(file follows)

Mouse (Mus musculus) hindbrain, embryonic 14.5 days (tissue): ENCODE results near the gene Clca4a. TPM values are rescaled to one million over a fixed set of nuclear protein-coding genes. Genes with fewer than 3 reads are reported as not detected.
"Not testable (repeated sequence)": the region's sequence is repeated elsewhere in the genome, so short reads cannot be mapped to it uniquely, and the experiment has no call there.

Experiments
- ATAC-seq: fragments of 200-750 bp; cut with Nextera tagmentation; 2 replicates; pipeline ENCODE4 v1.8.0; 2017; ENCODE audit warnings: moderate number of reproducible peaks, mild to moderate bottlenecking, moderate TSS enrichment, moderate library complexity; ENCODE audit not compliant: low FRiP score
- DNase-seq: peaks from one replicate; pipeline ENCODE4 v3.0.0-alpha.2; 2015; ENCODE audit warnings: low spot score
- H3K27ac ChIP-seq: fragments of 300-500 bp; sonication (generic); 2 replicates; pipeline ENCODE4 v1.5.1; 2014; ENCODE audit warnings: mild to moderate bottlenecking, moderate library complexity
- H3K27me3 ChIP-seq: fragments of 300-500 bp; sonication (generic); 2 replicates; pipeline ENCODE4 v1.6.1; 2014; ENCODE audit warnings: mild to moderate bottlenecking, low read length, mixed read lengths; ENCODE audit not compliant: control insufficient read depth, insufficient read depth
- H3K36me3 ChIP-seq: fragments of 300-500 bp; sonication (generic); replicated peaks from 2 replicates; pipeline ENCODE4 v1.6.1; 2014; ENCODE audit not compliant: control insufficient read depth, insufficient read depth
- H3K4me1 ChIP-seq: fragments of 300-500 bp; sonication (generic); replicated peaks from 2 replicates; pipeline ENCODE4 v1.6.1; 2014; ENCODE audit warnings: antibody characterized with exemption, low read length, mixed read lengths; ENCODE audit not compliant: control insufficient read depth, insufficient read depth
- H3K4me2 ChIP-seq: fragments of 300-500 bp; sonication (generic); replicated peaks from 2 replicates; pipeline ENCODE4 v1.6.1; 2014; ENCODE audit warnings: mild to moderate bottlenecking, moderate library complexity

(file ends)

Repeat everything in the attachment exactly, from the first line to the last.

Mouse (Mus musculus) hindbrain, embryonic 14.5 days (tissue): ENCODE results near the gene Clca4a. TPM values are rescaled to one million over a fixed set of nuclear protein-coding genes. Genes with fewer than 3 reads are reported as not detected.
"Not testable (repeated sequence)": the region's sequence is repeated elsewhere in the genome, so short reads cannot be mapped to it uniquely, and the experiment has no call there.

Experiments
- ATAC-seq: fragments of 200-750 bp; cut with Nextera tagmentation; 2 replicates; pipeline ENCODE4 v1.8.0; 2017; ENCODE audit warnings: moderate number of reproducible peaks, mild to moderate bottlenecking, moderate TSS enrichment, moderate library complexity; ENCODE audit not compliant: low FRiP score
- DNase-seq: peaks from one replicate; pipeline ENCODE4 v3.0.0-alpha.2; 2015; ENCODE audit warnings: low spot score
- H3K27ac ChIP-seq: fragments of 300-500 bp; sonication (generic); 2 replicates; pipeline ENCODE4 v1.5.1; 2014; ENCODE audit warnings: mild to moderate bottlenecking, moderate library complexity
- H3K27me3 ChIP-seq: fragments of 300-500 bp; sonication (generic); 2 replicates; pipeline ENCODE4 v1.6.1; 2014; ENCODE audit warnings: mild to moderate bottlenecking, low read length, mixed read lengths; ENCODE audit not compliant: control insufficient read depth, insufficient read depth
- H3K36me3 ChIP-seq: fragments of 300-500 bp; sonication (generic); replicated peaks from 2 replicates; pipeline ENCODE4 v1.6.1; 2014; ENCODE audit not compliant: control insufficient read depth, insufficient read depth
- H3K4me1 ChIP-seq: fragments of 300-500 bp; sonication (generic); replicated peaks from 2 replicates; pipeline ENCODE4 v1.6.1; 2014; ENCODE audit warnings: antibody characterized with exemption, low read length, mixed read lengths; ENCODE audit not compliant: control insufficient read depth, insufficient read depth
- H3K4me2 ChIP-seq: fragments of 300-500 bp; sonication (generic); replicated peaks from 2 replicates; pipeline ENCODE4 v1.6.1; 2014; ENCODE audit warnings: mild to moderate bottlenecking, moderate library complexity